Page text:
ごめんなさい、今は話せません。 トイレへ直行しているところなのです。 — Can you read this sentence and understand what it means?


#1

WaniKani Quiz Time🚽

Today, I’m introducing a very practical phrase!

ごめんなさい、今は話せません。トイレへ直行しているところなのです。— Can you read this sentence and understand what it means? I’ll give you some hints, and we’ll work our way to the answer.


Vocab

ごめんなさい: A phrase to apologize. “I’m sorry.”

今 LV. 3: Now.

話す LV. 8: To Speak. 話せません is the negative potential form of 話す, so it’s “can’t speak”

トイレ: Bathroom. (The pronunciation comes from “toilet.”)

直行 LV. 6: Nonstop. 直行 itself is a noun, but often used with する (-suru) as a verb meaning “going directly.”


Let’s break it down!

For the first sentence, if you put the vocab pieces together, you can figure out it means:

ごめんなさい、今は話せません。

I’m sorry, I can’t talk right now.

トイレへ

The particle “へ” specifies the direction. So トイレへ means “toward the bathroom.”

______しているところ(なの)です。

This shows the present continuous tense.
So it means “I’m in the middle of doing ______.”


The answer:
ごめんなさい、今は話せません。トイレへ直行しているところなのです。

I’m sorry, I can’t talk right now. I’m on a non-stop trip to the bathroom.


What’s your usual excuse to avoid a conversation with someone?
(Well…this is mine, obviously :slightly_smiling_face: )


#2

I’m happy I could understand it, and I’m even more happy that you’ve created this! Is this going to be something you’re going to be doing on a normal basis?

I must have RBF or something because no one comes to talk to me, thus I never have to avoid conversations.
so i guess my answer would be… 休息中雌犬の顔
or umm レストイングビチュフェース
let’s be honest, I don’t know how to say that in Japanese =P


#3

Agreed! I very much liked this kind of practice! The only kanji I didn’t recognize was 直 because it looks different!


#4

Yay, さすがレベル60 :clap::white_flower:
I’d be posting this regularly here and on our Twitter so keep an eye out!

…mmmm, RBF is hard to translate!

Actually, in Japanese, “bitch (ビッチ)” is used to mean “slut”. Probably they got the meaning wrong as it happens to many loanwords in Japan. Anyway, people use the word ビッチ to チャラい girls, not simply to “mean” or “annoying” girls.

giphy

:point_up:️If I describe this face in Japanese …
I think I’d say something like 「近寄るなっていう顔」(“Don’t even get close to me now” face ) or「話しかけるなっていう顔」(“Don’t talk to me” face)…in case you have a chance to use it in the future :slight_smile:


#5

You still did a good job though! :white_flower:
( Yeah 直 is a bit more complicated and probably less common than the rest.)


#6

It’s actually that loans tend to take on more specific meanings than the language they’re loaned from. For example “Salsa.”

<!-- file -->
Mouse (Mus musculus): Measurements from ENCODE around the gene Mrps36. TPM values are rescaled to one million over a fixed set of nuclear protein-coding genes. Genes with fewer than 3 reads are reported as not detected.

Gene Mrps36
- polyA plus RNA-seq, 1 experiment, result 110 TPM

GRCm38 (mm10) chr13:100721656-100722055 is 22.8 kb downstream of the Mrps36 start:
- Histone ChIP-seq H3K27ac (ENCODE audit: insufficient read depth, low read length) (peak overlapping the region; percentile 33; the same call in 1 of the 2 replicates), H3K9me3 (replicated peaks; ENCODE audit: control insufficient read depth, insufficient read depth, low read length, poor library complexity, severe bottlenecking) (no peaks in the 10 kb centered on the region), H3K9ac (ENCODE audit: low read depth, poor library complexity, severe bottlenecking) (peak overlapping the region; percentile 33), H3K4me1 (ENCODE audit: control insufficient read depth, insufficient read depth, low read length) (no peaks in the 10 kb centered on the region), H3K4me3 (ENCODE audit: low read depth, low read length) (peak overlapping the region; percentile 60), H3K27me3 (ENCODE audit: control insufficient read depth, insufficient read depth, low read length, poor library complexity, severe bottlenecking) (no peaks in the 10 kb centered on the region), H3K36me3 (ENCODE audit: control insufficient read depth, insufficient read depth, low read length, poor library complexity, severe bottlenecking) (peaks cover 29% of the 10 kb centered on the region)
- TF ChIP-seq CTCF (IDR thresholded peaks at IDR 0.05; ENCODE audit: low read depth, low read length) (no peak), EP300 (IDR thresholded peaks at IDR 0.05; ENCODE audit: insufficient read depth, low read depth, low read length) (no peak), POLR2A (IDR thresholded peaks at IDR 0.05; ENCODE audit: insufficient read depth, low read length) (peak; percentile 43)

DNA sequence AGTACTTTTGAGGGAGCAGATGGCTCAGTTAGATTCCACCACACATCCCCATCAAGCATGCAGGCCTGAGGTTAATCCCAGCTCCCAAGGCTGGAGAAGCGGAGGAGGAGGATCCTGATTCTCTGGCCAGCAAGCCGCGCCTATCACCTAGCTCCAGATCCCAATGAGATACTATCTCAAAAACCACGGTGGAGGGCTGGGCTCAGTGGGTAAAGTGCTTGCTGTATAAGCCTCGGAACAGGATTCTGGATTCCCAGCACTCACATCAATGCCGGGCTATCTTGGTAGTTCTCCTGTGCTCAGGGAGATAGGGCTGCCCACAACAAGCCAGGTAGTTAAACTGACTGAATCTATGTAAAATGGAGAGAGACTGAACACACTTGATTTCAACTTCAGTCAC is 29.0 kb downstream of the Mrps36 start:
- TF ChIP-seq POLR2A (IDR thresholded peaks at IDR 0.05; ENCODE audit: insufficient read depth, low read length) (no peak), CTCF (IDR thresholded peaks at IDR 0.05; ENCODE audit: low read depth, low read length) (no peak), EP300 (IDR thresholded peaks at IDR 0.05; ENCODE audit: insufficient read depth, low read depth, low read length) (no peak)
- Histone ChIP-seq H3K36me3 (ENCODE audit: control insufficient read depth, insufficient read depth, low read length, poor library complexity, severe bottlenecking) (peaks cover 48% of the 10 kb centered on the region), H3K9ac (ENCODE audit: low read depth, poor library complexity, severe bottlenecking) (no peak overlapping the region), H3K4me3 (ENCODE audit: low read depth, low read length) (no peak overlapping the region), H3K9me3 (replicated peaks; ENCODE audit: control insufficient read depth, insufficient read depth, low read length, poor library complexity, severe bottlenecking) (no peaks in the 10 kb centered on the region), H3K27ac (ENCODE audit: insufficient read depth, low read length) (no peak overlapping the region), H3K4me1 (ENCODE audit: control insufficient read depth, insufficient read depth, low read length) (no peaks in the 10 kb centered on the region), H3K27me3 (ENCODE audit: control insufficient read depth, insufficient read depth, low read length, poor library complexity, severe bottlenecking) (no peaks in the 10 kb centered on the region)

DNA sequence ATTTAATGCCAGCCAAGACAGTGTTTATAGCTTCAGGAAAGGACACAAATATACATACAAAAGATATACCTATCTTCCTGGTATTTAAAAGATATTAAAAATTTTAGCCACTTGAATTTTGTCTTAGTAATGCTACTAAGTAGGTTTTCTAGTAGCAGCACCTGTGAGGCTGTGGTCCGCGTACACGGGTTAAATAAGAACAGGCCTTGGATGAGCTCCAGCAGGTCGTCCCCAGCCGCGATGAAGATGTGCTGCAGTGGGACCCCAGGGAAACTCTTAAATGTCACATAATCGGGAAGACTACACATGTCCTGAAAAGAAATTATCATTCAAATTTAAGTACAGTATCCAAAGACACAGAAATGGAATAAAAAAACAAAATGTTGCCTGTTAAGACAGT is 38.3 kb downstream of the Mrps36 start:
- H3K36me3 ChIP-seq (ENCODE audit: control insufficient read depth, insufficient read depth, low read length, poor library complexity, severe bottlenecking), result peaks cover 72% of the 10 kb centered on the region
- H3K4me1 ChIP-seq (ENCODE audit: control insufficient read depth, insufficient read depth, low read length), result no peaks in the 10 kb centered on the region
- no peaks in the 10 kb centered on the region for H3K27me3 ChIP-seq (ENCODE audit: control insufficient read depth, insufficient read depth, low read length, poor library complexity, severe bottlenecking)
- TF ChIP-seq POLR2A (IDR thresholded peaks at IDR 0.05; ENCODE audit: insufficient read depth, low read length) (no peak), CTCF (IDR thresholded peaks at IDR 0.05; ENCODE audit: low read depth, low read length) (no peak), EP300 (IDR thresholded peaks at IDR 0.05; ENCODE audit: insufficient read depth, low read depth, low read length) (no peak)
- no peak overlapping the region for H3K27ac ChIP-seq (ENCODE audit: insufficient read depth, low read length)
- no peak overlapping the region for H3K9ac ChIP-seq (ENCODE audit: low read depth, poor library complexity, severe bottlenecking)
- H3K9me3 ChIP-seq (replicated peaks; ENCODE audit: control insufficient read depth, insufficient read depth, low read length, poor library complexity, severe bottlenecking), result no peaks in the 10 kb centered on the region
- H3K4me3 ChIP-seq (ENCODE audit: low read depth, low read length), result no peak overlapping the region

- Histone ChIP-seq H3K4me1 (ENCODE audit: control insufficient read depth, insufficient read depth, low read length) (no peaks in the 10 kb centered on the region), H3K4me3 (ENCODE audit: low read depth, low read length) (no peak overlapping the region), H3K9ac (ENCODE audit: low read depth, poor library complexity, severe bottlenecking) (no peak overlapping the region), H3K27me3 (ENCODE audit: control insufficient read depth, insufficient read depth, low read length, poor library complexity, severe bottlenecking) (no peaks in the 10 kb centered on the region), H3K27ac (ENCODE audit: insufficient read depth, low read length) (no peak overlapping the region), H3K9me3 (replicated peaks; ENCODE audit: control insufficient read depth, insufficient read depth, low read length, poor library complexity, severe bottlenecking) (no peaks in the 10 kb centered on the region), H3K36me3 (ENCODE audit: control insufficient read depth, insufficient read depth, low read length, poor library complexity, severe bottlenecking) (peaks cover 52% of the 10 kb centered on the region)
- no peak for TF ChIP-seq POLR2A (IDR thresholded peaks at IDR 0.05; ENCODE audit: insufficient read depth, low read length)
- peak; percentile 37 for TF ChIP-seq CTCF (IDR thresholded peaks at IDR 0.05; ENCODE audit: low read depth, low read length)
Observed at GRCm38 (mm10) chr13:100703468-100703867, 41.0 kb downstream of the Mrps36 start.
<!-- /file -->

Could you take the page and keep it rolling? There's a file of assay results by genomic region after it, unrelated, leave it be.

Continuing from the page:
However, English definitely has this as well, no one knows why Kombucha is called that even though it’s not こんぶ茶 but きのこの紅茶

@Bowtron If you’re seeing a different Kanji for 直る or something like that it is because of Han Unification and you are displaying Chinese fonts as default, this is a common bug.


#7

Ahh I think that was it! thanks for letting me know!


#8

Probably also worth mentioning that なの here is usually spoken by females, an aspect of Japanese that is not really present in English so a bit hard to grasp.


#9

I use なの a lot. I’m a guy. I should stop doing that, although the girls find it cute. I tend to copy people I talk to.

I told them I started to study Japanese (I can speak, but can’t read) and I got a “えー!もったいない”.


#10

I was able to guess pretty close… I didn’t understand the ending for sure, and I kind of thought 直行 in this context might have something to do with the toilet overflowing. I wasn’t sure if the meaning would be that silly :joy:

This is a great post @TofuguKanae, awesome bite sized practice. I hope you do more like this!


#11

Hm, my guess was close enough. Even though I must admit that the meaning of 直 has more or less vanished from my memory :see_no_evil:
I love this kind of practice! Especially since my grammar is … not very good. That‘s an understatement.


#12

I notice I still have the bad habit (carried over from English) of assuming that the noun that comes before the verb is the subject, as in with “トイレへ直行している” thinking トイレ was the subject even though it was clearly marked with へ making it the object.

It’s like I understand mechanically how Japanese grammar works, at least on a basic level, but word order is so important for parsing English sentences that my brain overrides my Japanese learning when I’m trying to understand a Japanese one and ends up leaving the meaning topsy-turvy. So that’s something I need to work on as I read more Japanese.

Please keep up these practice sentences!


#13

Good catch! — But actually, in this case, なの doesn’t sound feminine because it’s used with です (なのです is more assertive than です).

If that was「トイレへ直行しているところなの」, it’d have sounded feminine (or childish), though!


#14

Yeah… it must be confusing — also nouns, verbs are usually longer than particles (particles are only one or a couple hiragana) so they would catch your eyes and particles can be more easily dismissed. But, if you start paying more attention to particles, they tell you a lot of things. Even advanced learners miss those things sometimes, so don’t give up and keep trying!:raised_hands: 一緒に頑張りましょう!